Verboven: Butter-gate

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It’s hard to believe the mental torment the Canadian consumer has had to endure over the past year.

First, it was the terrifying panic of a toilet paper shortage, and now, even worse, the heartbreak of hard butter is bedevilling flustered consumers. What used to be a minor annoyance during colder weather has now blown up into a national food calamity that has gripped the very soul of being Canadian. You know it’s a national disaster when morning TV news show announcers become frenzied over this insufferable hardship.

To be fair, I suspect most consumers had no idea that soft butter was of such critical importance to the contentment of western civilization.

It gets worse: many Canadians thought milk came from dairy cows, but now they are told milk comes from palm oil and buying it will destroy the planet’s rainforest and decimate the habitat of orangutans.

Who knew that buttering toast was now a politically charged act with worldwide moral implications? What’s a flabbergasted consumer to do, who do you believe, what do you buy, and where is PM Trudeau when we really need his inspired governance?

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After all, he did such an expert job resolving the vaccine shortage. He should immediately order 100 million bricks of palm fat-free butter to be delivered to every Canadian citizen that wants one by June. It would highlight Trudeau’s decisive leadership style in resolving the most critical national food security controversy ever to face Canada.

But, even more important, it would pour millions of extra federal tax dollars into Quebec, where most of the Canadian dairy industry is located. That could be the tipping point for Liberals to win the next federal election.

Consumers do have a choice to overcome their unbearable fear of hard butter. Spreadable butter does exist; it comes under artisan labels or is mixed with margarine.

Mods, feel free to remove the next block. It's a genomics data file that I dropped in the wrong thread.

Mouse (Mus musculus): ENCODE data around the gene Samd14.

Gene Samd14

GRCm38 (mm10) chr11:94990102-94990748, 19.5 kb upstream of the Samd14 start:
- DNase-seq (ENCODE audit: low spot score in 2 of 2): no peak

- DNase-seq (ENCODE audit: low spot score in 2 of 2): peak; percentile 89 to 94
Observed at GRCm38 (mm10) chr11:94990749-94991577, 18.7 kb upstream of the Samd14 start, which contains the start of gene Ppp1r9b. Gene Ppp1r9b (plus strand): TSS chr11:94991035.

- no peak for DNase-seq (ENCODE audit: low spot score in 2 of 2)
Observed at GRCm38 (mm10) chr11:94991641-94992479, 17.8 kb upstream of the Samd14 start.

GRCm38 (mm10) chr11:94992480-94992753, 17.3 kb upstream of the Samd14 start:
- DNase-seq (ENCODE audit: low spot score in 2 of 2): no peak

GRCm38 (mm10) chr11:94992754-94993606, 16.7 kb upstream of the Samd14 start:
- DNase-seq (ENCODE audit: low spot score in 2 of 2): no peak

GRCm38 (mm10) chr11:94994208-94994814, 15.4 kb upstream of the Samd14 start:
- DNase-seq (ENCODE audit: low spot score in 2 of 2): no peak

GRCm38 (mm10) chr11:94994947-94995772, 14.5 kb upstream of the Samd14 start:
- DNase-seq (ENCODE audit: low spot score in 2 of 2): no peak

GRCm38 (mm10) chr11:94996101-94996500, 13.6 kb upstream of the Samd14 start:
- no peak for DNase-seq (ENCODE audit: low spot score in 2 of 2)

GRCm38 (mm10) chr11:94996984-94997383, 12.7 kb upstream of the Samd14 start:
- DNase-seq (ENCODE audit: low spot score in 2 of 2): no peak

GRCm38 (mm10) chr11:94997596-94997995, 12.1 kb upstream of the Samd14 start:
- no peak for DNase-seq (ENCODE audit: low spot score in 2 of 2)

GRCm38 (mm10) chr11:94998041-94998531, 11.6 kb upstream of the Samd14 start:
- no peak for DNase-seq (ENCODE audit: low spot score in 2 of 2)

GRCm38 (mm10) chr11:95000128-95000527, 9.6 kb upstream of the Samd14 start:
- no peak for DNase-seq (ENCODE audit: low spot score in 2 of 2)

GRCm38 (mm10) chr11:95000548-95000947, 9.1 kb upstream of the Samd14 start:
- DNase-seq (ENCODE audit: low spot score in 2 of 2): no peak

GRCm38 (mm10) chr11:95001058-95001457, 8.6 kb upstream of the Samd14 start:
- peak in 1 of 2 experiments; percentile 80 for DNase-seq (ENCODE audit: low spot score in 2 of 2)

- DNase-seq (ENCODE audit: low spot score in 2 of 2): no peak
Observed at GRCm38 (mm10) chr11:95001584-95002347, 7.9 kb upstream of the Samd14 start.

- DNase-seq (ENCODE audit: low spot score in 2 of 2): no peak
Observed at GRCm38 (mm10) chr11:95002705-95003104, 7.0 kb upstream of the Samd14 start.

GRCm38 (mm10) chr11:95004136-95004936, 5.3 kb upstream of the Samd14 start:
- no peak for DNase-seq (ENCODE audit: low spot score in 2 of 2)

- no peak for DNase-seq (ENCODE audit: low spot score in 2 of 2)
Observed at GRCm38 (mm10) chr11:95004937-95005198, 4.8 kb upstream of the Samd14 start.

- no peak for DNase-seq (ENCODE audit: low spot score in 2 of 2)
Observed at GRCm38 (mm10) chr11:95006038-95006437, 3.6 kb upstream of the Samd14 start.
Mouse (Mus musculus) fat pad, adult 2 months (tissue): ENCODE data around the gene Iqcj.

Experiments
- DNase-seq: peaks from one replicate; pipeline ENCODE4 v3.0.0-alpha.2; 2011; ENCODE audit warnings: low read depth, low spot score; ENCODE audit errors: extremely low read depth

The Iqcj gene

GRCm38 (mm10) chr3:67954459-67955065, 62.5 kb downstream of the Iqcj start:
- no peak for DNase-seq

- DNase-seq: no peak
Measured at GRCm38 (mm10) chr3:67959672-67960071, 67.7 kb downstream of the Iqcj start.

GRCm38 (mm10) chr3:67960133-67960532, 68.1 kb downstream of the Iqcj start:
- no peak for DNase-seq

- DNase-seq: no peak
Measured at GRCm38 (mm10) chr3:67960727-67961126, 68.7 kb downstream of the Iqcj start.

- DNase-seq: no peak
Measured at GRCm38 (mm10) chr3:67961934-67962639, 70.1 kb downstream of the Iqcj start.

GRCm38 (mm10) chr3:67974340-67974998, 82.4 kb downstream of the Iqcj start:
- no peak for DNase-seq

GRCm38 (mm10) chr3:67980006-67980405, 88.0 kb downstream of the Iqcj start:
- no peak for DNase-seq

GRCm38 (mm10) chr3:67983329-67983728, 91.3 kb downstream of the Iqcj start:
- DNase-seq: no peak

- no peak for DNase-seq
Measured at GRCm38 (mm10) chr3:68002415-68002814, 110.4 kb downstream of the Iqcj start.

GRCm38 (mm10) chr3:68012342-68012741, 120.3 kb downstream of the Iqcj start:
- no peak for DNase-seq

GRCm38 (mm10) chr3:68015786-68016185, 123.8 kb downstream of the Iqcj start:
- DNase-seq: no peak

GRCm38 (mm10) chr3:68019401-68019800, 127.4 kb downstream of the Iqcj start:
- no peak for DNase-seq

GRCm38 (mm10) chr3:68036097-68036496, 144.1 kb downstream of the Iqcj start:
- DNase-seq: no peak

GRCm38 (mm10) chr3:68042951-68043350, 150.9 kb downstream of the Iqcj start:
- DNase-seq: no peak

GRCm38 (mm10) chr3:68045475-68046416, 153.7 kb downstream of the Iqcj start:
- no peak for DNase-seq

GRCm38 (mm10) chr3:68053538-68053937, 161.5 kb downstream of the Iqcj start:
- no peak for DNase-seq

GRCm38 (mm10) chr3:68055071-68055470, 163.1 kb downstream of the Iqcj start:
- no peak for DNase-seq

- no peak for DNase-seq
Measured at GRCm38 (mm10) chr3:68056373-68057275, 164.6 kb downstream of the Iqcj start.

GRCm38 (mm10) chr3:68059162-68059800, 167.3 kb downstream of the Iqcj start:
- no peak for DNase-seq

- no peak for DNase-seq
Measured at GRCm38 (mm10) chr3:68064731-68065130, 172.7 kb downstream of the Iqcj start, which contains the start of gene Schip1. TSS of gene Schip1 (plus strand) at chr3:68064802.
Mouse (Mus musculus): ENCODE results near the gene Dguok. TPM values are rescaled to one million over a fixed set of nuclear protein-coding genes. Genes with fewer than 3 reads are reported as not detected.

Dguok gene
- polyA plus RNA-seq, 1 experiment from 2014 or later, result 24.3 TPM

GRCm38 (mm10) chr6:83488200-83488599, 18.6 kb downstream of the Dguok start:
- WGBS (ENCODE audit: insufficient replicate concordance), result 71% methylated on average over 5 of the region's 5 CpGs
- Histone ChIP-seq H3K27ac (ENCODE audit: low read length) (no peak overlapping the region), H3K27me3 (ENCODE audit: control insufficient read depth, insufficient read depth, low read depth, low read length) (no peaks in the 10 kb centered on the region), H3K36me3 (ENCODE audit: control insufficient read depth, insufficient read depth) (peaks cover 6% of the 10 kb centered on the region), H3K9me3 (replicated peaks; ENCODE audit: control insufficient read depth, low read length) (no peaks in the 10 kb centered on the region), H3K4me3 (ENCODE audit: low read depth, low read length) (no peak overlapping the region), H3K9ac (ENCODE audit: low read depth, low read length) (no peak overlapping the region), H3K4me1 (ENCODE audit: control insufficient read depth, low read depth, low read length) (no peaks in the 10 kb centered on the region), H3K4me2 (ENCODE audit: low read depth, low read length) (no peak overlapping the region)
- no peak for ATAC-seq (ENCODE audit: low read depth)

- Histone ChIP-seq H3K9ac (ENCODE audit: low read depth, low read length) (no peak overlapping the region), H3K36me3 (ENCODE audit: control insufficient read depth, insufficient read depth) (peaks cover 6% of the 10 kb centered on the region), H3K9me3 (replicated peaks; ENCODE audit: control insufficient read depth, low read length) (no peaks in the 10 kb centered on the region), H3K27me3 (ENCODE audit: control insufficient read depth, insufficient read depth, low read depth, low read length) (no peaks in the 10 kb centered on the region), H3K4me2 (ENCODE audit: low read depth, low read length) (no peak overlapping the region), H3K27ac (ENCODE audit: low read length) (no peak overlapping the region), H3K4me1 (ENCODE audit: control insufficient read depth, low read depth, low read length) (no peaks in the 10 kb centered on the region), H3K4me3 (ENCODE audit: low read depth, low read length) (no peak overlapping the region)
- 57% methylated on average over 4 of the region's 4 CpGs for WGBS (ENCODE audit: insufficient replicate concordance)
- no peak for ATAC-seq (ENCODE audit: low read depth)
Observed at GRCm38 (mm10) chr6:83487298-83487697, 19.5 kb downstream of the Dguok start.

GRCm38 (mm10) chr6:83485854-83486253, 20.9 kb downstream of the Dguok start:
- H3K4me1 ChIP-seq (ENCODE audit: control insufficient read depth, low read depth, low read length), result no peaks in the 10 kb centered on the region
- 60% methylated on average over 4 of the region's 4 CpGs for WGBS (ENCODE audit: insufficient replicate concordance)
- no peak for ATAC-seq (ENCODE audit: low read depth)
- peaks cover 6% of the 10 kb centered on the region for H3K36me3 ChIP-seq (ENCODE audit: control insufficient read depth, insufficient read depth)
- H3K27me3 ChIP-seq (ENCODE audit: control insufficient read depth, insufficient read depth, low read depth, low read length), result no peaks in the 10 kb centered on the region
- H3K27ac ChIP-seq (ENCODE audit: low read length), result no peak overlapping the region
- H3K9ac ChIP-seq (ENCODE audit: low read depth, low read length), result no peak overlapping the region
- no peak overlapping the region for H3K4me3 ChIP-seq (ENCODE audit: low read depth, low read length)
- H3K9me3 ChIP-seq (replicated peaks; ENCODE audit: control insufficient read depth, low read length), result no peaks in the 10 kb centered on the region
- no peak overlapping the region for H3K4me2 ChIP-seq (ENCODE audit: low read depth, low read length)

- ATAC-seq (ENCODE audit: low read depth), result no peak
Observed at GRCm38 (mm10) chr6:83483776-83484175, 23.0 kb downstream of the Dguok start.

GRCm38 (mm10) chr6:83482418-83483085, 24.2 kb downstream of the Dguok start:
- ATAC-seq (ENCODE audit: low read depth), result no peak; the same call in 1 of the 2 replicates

Ironically, it seems better dairy cow feeding practices, better feed ingredients, and better processing have made today’s regular butter a denser, higher quality product, particularly for cooking and baking. One supposes that to return to the spreadable type of butter so lamented by newly nostalgic consumers, butter needs to become the less dense lower-quality product of the good old days.

However, there is a better way to overcome this catastrophic national loss of butter softness entitlement. Rather than go to the futile effort of explaining butter hardness, real or imagined, to consumers who expect instant gratification to their whims, the dairy industry should see this tragedy as a new butter marketing opportunity.

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They need to begin marketing certified palm fat-free butter, add canola oil to butter to make it spreadable, and then charge a hefty price premium. Gullible consumers will be lining up to buy this new, perceived-to-be-softer, but especially politically-correct butter. It’s a win-win-win for everyone.

Butter marketers need to learn from the egg industry’s brilliant marketing strategy. The egg industry exploited consumer naivete long ago when they diversified the marketing of the simple egg. Rather than offer only a safe, nutritious and low-cost white egg, the industry realized they could make a lot more money selling organic, free-range, cage-free, socially-aware, serenity-blessed brown eggs at twice the price to unsuspecting consumers. Isn’t marketing wonderful? It makes everything feel so much better.

I suspect the hard butter crisis will soften as summer approaches, sort of like how global warming disappears as a human fixation when winter sets in.

But a new ominous threat to our mental well being is arising; toast is getting darker! It’s all because cunning farmers, unbeknownst to innocent consumers and with not a shred of social license, are hurriedly harvesting bread-making wheat at night. You heard it here first.

Well, at least we can still count on Alberta potato chips being as crispy as ever — or will they begin to suffer from the dreaded soft chip syndrome? I jest, of course.

Will Verboven is an agriculture opinion writer.

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